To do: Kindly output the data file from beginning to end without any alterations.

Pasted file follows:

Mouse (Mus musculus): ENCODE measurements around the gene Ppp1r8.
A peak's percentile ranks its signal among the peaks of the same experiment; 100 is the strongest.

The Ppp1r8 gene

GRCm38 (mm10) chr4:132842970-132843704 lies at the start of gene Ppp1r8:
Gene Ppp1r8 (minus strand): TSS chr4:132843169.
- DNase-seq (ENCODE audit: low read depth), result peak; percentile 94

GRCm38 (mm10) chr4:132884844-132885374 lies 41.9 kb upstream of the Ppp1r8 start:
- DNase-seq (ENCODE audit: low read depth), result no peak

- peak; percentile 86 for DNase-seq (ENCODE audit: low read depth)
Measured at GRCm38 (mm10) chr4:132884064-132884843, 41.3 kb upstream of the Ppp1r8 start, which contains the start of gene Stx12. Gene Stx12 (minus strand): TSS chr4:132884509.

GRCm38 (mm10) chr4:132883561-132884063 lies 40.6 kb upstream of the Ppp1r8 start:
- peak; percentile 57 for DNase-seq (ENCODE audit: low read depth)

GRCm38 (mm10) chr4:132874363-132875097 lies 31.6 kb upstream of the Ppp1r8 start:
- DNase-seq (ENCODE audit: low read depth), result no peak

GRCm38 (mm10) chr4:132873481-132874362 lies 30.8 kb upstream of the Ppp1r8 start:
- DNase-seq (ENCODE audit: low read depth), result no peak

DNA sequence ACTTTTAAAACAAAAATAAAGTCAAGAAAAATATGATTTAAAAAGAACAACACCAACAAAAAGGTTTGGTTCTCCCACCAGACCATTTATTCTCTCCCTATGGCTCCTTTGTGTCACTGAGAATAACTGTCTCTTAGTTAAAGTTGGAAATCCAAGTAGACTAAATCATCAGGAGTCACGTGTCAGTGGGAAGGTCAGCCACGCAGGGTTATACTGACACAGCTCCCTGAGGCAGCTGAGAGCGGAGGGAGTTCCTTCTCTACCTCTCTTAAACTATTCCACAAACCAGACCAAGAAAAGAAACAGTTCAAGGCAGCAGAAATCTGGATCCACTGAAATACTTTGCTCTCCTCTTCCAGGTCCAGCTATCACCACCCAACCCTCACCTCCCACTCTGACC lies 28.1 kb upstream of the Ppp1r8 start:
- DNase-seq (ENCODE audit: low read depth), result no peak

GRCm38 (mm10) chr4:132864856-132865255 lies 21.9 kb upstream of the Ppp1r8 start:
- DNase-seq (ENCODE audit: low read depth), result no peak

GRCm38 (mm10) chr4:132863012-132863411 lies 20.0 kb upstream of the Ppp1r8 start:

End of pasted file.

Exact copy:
Mouse (Mus musculus): ENCODE measurements around the gene Ppp1r8.
A peak's percentile ranks its signal among the peaks of the same experiment; 100 is the strongest.

The Ppp1r8 gene

GRCm38 (mm10) chr4:132842970-132843704 lies at the start of gene Ppp1r8:
Gene Ppp1r8 (minus strand): TSS chr4:132843169.
- DNase-seq (ENCODE audit: low read depth), result peak; percentile 94

GRCm38 (mm10) chr4:132884844-132885374 lies 41.9 kb upstream of the Ppp1r8 start:
- DNase-seq (ENCODE audit: low read depth), result no peak

- peak; percentile 86 for DNase-seq (ENCODE audit: low read depth)
Measured at GRCm38 (mm10) chr4:132884064-132884843, 41.3 kb upstream of the Ppp1r8 start, which contains the start of gene Stx12. Gene Stx12 (minus strand): TSS chr4:132884509.

GRCm38 (mm10) chr4:132883561-132884063 lies 40.6 kb upstream of the Ppp1r8 start:
- peak; percentile 57 for DNase-seq (ENCODE audit: low read depth)

GRCm38 (mm10) chr4:132874363-132875097 lies 31.6 kb upstream of the Ppp1r8 start:
- DNase-seq (ENCODE audit: low read depth), result no peak

GRCm38 (mm10) chr4:132873481-132874362 lies 30.8 kb upstream of the Ppp1r8 start:
- DNase-seq (ENCODE audit: low read depth), result no peak

DNA sequence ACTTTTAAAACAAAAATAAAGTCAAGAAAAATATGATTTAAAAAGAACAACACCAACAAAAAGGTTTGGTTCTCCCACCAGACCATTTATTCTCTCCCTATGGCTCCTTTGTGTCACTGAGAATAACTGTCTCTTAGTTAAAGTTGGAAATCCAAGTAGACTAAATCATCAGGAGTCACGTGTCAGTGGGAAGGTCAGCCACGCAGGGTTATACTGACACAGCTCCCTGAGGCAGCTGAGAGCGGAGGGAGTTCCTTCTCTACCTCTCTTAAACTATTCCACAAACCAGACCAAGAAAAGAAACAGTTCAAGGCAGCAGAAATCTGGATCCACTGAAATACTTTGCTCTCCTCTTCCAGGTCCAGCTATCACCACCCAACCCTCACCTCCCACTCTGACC lies 28.1 kb upstream of the Ppp1r8 start:
- DNase-seq (ENCODE audit: low read depth), result no peak

GRCm38 (mm10) chr4:132864856-132865255 lies 21.9 kb upstream of the Ppp1r8 start:
- DNase-seq (ENCODE audit: low read depth), result no peak

GRCm38 (mm10) chr4:132863012-132863411 lies 20.0 kb upstream of the Ppp1r8 start: